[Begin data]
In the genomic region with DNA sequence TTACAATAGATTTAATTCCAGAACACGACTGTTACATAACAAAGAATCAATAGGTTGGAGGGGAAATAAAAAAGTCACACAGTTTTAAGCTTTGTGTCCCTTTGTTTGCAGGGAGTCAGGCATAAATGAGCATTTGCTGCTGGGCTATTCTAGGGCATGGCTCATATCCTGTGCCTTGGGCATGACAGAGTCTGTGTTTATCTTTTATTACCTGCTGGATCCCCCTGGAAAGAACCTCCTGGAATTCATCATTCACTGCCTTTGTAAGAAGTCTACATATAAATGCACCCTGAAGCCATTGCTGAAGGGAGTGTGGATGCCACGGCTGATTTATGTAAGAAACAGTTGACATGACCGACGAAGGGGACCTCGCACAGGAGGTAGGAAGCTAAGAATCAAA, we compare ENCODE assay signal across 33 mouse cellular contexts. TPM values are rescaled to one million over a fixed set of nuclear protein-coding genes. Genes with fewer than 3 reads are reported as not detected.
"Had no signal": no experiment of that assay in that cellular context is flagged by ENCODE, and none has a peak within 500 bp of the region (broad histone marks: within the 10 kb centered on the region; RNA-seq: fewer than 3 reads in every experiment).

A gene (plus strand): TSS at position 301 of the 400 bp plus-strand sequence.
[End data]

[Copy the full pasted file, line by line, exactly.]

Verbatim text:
In the genomic region with DNA sequence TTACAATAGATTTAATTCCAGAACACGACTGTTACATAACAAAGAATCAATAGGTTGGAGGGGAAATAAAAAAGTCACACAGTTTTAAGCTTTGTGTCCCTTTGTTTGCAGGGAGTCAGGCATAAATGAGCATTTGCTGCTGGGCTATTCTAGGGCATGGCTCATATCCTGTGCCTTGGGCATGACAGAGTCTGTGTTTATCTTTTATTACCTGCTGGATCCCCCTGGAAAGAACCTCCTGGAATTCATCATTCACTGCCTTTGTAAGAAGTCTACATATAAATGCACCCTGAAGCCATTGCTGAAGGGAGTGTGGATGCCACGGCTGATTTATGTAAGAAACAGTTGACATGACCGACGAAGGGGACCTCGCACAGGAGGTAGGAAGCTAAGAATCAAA, we compare ENCODE assay signal across 33 mouse cellular contexts. TPM values are rescaled to one million over a fixed set of nuclear protein-coding genes. Genes with fewer than 3 reads are reported as not detected.
"Had no signal": no experiment of that assay in that cellular context is flagged by ENCODE, and none has a peak within 500 bp of the region (broad histone marks: within the 10 kb centered on the region; RNA-seq: fewer than 3 reads in every experiment).

A gene (plus strand): TSS at position 301 of the 400 bp plus-strand sequence.